A statewide layer of 2020 block-level census data for Wisconsin is now available on Geodata@Wisconsin. A direct link to the layer is here. The Geodata@Wisconsin app with all other Wisconsin geospatial data is here.
The statewide layer contains 2020 redistricting data as reported by the U.S. Census Bureau for Wisconsin. The attributes come from the 2020 Public Law 94-171 (P.L. 94-171) tables. Esri downloaded the data from the census FTP site, imported it into SAS format and joined to the 2020 TIGER boundaries. All census tables were merged to create a single table containing all attributes. Esri published the layer online (for the entire country) here as a map service. The service was downloaded county by county and appended to create the statewide layer. With Esri’s assistance, the layer has been made available in geodatabase format for download from Geodata@Wisconsin.
There are over 200,000 polygons in the layer, each representing a block. Blocks are the smallest unit of geography published by the Census Bureau.
There are several hundred attributes in the layer. The vast majority of the attributes relate to population and race, including the population identifying as each race as defined by the Census Bureau, the population identifying as two or more races, the population identifying as three or more races, etc., the Hispanic or Latino population by race, and the population 18 years and older by race. Attributes also give statistics for housing units and group quarter populations. There are also a plethora of attributes to allow the data to be aggregated by county, minor civil divison, place, census tract and block group.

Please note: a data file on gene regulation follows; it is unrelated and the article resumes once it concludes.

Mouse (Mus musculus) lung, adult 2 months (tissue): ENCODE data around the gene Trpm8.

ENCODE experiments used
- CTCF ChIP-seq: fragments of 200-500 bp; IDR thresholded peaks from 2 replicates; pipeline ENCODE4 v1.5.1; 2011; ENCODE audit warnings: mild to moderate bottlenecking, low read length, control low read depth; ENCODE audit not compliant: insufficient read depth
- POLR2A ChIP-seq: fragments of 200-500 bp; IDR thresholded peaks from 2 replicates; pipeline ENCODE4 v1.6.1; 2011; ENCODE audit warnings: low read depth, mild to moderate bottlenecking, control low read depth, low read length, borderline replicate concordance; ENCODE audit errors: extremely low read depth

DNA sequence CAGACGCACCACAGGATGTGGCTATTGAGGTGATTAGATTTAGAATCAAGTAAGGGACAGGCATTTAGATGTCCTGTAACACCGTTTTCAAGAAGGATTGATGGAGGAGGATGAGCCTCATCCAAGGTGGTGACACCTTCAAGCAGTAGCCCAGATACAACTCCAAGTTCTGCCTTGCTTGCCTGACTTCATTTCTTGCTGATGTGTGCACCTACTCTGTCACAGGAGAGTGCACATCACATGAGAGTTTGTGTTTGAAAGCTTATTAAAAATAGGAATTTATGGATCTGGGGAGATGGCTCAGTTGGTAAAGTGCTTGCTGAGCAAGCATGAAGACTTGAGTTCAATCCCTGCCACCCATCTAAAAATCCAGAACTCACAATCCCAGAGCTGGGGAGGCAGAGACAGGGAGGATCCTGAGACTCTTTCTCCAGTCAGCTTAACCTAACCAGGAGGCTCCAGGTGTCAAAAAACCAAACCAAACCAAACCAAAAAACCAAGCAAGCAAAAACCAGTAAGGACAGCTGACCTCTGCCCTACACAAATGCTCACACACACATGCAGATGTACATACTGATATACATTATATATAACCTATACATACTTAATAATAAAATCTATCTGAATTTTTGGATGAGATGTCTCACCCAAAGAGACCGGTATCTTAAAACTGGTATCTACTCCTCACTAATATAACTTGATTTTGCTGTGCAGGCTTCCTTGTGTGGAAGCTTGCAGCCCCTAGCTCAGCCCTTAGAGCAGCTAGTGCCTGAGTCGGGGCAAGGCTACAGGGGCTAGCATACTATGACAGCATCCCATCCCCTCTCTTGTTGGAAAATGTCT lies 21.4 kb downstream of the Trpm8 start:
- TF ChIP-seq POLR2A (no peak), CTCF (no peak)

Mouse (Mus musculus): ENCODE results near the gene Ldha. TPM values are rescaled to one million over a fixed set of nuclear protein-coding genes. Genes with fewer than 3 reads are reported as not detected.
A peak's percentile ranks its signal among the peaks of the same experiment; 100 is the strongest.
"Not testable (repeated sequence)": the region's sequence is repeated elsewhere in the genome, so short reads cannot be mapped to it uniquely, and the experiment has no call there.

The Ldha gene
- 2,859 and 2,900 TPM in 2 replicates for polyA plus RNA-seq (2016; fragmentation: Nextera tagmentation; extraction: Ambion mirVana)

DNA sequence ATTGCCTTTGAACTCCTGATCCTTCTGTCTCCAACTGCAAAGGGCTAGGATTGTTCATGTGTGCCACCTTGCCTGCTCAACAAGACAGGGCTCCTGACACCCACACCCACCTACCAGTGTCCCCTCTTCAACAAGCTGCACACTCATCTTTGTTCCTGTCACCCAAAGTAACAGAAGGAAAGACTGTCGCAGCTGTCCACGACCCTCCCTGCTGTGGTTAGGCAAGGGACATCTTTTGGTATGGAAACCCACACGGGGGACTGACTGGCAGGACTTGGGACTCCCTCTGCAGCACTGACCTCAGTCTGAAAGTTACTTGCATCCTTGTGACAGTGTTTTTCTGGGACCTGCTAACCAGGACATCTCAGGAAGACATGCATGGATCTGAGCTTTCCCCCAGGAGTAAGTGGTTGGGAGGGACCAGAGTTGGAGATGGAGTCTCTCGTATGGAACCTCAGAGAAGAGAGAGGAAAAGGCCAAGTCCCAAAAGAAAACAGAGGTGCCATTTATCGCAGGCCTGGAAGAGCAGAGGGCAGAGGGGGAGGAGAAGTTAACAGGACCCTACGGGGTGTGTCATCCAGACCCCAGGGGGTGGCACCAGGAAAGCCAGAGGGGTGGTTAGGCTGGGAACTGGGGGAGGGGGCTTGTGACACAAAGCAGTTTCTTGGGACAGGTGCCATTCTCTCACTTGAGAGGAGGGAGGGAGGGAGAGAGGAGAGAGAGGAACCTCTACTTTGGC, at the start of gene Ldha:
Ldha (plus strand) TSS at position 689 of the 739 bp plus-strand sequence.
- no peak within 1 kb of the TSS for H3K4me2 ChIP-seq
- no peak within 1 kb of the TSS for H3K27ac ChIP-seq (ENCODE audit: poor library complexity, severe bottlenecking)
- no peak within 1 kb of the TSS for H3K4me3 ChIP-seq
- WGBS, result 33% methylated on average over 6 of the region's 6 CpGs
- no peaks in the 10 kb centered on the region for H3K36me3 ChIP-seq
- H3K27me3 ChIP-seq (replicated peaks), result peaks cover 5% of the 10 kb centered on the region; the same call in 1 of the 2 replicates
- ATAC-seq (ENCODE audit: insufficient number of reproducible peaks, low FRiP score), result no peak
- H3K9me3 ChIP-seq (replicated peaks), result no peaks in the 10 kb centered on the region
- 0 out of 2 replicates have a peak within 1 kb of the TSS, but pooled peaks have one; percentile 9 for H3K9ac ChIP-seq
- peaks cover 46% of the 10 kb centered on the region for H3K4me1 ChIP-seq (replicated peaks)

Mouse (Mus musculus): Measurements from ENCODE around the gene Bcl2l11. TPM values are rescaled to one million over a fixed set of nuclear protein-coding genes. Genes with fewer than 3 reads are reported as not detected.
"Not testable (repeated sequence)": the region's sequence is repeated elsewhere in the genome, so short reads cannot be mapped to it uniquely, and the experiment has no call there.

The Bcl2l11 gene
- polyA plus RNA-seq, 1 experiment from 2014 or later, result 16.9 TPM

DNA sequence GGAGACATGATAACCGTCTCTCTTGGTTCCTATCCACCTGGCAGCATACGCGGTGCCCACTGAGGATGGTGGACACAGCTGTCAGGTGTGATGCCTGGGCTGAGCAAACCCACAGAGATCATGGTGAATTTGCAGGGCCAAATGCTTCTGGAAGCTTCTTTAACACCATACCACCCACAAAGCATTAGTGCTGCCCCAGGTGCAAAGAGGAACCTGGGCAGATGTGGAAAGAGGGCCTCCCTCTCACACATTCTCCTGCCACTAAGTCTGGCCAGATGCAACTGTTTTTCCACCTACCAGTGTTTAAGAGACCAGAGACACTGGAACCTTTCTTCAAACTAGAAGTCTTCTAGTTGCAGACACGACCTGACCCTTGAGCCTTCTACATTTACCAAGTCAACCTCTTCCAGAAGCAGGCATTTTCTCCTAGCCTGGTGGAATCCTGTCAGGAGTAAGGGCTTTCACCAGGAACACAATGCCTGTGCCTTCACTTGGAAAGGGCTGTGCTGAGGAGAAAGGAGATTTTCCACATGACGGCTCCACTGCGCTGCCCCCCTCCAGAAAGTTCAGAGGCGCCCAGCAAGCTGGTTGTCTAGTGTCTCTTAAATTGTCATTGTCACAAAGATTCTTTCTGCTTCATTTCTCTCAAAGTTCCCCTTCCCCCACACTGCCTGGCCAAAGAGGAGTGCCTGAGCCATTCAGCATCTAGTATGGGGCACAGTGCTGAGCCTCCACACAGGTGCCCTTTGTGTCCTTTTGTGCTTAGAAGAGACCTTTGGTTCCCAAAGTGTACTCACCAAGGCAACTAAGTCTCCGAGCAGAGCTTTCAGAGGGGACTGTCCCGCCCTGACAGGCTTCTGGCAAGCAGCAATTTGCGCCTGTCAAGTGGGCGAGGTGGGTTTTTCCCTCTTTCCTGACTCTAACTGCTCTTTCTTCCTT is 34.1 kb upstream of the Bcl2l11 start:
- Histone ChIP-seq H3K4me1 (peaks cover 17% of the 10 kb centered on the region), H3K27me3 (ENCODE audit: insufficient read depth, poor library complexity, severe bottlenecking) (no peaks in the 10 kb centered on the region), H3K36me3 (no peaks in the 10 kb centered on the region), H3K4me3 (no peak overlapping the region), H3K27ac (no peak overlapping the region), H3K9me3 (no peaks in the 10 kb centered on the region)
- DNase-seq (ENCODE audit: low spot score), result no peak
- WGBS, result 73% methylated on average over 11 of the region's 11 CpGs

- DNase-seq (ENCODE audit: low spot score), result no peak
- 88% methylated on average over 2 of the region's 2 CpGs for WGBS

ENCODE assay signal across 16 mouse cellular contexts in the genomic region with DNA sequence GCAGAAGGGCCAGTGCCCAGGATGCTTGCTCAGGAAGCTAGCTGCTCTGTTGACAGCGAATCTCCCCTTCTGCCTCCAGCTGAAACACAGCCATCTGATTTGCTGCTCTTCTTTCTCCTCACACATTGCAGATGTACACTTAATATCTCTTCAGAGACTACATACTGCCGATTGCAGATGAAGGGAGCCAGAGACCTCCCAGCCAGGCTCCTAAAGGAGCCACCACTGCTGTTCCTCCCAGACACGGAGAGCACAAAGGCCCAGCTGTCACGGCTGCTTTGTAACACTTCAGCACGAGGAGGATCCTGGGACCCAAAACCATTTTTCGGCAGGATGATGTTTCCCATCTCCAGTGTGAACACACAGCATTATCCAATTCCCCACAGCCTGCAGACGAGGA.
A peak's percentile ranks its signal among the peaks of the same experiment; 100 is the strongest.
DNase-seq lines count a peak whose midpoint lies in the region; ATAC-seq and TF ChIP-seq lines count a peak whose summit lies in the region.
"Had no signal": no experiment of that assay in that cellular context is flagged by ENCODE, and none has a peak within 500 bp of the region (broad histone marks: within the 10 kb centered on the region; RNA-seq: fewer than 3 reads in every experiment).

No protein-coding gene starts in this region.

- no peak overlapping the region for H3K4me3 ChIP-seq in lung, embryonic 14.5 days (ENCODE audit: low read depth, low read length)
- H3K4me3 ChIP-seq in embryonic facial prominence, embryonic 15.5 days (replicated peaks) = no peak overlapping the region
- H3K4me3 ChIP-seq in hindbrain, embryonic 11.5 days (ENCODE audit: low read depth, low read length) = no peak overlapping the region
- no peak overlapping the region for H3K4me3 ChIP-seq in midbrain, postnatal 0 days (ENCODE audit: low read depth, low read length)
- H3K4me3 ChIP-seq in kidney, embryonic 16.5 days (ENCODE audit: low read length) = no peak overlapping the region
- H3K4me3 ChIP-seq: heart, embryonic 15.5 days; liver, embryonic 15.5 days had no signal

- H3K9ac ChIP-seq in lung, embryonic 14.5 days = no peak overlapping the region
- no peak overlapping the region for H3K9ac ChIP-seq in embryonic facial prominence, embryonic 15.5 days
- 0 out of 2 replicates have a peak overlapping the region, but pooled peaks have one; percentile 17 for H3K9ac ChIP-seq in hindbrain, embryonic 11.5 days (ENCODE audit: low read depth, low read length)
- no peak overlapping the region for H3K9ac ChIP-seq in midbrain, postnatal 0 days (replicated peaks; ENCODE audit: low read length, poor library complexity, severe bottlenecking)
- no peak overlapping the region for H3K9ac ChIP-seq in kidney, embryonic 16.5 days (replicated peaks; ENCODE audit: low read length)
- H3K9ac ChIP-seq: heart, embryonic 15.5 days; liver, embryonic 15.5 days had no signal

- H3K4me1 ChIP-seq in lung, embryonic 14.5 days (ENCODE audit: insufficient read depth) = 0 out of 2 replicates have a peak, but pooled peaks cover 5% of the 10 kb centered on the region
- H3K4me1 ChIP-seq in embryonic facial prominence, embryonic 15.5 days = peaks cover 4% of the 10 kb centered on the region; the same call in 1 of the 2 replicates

This data is intended for reference and mapping purposes, and may be used for basic applications such as viewing, querying and map output production, or to provide a basemap to support graphical overlays and analysis with other spatial data.
Additional information about the layer can be viewed in the metadata attached to the layer. The metadata includes a description of several fields dropped, renamed or added by Esri.
Note that to protect the privacy and confidentiality of respondents, the Census Bureau uses differential privacy techniques. This means that some individual blocks will have values that are inconsistent or improbable. However, when aggregated up, these issues become minimized.